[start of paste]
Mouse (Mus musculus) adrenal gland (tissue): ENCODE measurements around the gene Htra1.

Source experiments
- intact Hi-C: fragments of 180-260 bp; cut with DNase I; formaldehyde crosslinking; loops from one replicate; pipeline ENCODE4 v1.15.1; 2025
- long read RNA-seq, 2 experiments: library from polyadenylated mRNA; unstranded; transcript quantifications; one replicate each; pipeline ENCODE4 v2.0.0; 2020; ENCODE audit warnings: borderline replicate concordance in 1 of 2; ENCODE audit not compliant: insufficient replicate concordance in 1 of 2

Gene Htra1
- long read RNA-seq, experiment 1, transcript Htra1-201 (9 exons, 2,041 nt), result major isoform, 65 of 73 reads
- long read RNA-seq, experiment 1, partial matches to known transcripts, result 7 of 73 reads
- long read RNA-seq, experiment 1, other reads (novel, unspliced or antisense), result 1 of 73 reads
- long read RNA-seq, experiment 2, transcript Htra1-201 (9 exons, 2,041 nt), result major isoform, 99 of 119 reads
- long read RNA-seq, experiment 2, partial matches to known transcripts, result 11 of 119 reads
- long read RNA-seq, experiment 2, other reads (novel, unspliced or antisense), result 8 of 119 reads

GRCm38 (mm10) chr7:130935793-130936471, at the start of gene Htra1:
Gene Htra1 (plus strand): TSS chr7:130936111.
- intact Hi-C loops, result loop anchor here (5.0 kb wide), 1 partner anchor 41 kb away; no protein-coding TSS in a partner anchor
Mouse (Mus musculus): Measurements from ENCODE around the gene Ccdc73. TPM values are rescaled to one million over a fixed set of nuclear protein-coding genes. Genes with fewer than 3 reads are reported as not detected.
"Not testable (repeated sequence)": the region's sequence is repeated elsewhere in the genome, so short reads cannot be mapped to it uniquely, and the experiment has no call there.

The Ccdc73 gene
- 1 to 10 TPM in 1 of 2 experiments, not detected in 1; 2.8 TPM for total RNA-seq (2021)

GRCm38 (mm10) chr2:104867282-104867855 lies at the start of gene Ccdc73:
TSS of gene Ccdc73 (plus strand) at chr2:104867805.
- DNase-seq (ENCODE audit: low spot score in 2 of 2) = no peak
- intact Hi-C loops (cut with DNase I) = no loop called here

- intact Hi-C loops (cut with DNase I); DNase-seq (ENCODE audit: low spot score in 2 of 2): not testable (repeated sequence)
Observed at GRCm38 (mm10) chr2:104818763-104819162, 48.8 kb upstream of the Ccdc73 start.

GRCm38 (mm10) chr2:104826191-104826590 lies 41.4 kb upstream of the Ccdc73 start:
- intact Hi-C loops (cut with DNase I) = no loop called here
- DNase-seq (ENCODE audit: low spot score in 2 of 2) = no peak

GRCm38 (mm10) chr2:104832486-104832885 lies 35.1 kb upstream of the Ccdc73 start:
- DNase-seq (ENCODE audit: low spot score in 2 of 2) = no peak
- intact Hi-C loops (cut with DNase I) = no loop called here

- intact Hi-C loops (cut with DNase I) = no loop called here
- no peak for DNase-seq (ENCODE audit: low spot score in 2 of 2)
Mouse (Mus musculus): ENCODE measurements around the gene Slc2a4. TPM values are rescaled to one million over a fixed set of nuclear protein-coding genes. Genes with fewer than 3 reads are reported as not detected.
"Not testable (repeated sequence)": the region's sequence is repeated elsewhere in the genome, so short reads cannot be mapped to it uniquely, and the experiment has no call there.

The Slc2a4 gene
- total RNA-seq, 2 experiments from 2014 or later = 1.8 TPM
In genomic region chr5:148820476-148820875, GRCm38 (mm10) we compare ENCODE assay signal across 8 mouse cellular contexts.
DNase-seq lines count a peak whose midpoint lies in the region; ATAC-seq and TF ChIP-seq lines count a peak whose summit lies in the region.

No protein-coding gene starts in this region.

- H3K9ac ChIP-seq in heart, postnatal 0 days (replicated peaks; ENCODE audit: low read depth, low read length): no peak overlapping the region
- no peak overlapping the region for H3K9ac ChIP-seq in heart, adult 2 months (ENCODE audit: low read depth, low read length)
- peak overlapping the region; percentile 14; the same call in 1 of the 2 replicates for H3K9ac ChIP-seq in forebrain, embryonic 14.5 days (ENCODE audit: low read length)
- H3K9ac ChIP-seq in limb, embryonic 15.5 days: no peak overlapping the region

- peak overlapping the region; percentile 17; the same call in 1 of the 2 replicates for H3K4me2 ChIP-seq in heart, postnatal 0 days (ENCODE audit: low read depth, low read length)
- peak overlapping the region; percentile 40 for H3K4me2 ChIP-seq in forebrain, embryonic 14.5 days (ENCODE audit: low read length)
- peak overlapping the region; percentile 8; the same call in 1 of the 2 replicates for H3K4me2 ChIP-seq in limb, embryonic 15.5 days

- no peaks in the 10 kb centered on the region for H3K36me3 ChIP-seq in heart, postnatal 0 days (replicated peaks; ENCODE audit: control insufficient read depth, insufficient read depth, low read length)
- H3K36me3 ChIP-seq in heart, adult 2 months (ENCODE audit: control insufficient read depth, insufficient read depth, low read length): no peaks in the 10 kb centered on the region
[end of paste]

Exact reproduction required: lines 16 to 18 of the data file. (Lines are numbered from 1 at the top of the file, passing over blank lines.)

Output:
"Not testable (repeated sequence)": the region's sequence is repeated elsewhere in the genome, so short reads cannot be mapped to it uniquely, and the experiment has no call there.

The Ccdc73 gene
- 1 to 10 TPM in 1 of 2 experiments, not detected in 1; 2.8 TPM for total RNA-seq (2021)